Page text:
Simultaneously, the rotation of the axle 24, resulting from the elevation of the wheel 42, will produce an upward movement of the extension '28 and wheel 40 corresponding to the elevation of the extension 30 and the wheel 42, respectively.

This elevation of the extension 28 will produce upward movement of the crank arm 74 through the medium of the associated connecting links. This will produce rotation of the body portion 60 of the torsion bar 58 in the bearing of the frame member 10. Torque is thus induced in this bar over its full length, due to its being anchored to the frame member 12.

This arrangement, I have found, provides a highly desirable, balanced springing of a level load type of wheel suspension. This results from the use of torsion bars, one stressed by elevation of one end of the carry-through axle and the other stressed by the elevation of the other end of said axle, in a relationship of parts such that both bars are oppositely arranged in positions extending between the frame members parallel to and spaced from the axle.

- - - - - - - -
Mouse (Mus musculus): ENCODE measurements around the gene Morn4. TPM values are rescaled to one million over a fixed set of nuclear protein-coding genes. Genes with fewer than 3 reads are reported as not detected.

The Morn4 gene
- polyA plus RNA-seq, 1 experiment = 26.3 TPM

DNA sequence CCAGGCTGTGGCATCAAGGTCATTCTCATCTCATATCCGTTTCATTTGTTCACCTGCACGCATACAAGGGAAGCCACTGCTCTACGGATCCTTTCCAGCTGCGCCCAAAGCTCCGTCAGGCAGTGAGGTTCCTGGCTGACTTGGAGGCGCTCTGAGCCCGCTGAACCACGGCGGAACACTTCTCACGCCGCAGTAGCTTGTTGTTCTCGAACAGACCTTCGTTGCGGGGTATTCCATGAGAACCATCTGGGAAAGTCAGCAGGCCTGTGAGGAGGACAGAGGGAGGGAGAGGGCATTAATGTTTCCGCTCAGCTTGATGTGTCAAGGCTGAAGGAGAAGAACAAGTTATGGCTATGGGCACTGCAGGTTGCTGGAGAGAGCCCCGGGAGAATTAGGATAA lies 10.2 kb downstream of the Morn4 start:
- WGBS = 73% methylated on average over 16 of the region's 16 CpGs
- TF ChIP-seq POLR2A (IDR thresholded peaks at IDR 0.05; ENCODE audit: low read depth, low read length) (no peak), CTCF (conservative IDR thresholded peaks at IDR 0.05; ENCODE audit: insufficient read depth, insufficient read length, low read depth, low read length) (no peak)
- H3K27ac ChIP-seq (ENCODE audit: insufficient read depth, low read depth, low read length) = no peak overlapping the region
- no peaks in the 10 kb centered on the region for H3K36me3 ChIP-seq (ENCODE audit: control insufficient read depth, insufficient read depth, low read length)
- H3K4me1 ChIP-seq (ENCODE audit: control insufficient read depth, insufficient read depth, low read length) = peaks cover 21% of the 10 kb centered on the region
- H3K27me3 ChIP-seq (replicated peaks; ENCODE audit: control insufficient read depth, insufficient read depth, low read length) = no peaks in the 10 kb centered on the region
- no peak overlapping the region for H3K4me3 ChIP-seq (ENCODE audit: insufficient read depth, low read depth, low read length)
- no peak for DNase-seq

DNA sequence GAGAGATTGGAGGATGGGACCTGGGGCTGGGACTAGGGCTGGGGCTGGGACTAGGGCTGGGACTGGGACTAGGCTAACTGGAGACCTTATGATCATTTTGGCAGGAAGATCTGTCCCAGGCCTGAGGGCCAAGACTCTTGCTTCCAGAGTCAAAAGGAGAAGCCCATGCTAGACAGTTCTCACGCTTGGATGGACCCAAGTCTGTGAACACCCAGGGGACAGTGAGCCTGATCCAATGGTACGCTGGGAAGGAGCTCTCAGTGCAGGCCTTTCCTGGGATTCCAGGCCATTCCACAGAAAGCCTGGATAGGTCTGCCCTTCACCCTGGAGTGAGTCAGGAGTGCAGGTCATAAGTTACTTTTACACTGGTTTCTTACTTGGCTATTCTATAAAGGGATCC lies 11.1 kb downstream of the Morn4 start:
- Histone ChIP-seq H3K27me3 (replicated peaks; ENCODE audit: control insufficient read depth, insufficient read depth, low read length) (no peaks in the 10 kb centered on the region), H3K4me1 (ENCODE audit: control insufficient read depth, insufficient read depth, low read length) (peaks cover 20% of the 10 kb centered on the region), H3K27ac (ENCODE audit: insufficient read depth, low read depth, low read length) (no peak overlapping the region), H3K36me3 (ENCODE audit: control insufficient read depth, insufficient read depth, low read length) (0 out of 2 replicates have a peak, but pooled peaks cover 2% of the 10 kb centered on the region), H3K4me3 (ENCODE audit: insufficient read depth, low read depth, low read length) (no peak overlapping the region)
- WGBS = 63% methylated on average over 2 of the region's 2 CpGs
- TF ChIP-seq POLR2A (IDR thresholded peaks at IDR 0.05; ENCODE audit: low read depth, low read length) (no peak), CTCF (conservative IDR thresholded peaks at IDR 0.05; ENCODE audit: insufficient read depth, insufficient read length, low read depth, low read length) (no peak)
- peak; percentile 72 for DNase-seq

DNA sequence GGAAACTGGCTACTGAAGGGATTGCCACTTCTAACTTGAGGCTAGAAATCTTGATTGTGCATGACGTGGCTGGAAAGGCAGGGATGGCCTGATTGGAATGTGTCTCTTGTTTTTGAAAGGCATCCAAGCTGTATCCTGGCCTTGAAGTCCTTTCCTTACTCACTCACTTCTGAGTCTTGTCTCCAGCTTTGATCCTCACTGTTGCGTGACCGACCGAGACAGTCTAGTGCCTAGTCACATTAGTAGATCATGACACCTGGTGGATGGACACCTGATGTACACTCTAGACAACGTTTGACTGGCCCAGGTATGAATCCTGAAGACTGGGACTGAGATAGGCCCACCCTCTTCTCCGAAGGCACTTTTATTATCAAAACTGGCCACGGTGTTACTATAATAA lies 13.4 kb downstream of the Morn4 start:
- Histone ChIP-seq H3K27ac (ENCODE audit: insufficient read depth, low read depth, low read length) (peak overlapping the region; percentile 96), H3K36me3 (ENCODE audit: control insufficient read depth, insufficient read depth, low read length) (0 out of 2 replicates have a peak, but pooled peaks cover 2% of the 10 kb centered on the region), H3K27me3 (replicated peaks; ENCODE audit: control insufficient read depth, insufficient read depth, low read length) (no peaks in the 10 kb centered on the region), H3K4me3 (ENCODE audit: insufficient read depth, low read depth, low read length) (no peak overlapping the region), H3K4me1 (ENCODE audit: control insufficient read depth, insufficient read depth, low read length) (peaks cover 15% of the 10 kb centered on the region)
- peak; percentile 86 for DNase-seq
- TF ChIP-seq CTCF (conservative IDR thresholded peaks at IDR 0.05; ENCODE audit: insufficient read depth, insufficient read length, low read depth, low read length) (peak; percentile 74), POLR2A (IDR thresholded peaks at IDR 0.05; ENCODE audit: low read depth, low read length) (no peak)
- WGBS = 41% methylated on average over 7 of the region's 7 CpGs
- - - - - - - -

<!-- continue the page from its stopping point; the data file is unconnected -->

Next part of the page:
In accordance with the foregoing, it is clearly seen that the spring and suspension action occasioned by the present construction provides for a completely level movement of the vehicle, so long as the displacement of the wheels caused by obstructions encountered are within the range defined by the maximum rotational limit of the crank arms of the axle assembly with respect to the torsion assembly. The FIGURE 4 drawing illustrates near maximum operation for the device when it is provided with the links 76 of a first given length.

In view of varying road conditions, it has been found advisable to supply links of different lengths, thereby to increase the functional range of operation of the device. An embodiment employing this concept is seen in FIG- URE 5, wherein parts corresponding to the numbered elements of the first embodiment employ like reference characters with the addition of a letter a thereto. As clearly seen in this figure, the only change resides in the provision of relatively elongated links 100. It is contemplated, as a functional advantage of the present invention, that a supply of links of varying sizes may be provided and the links interchanged in accordance with conditions dictated by the terrain in which the vehicle is operated.

Having described and illustrated two embodiments of this invention in detail, it is to be understood that these embodiments have been offered by Way of illustration only, and that the scope of the invention is to be limited only by the appended claims.

What is claimed is:

1. In a vehicle axle and suspension assembly for use with a vehicle frame, the vehicle frame including spaced apart, longitudinally extending frame members having inner and outer sides, the combination of: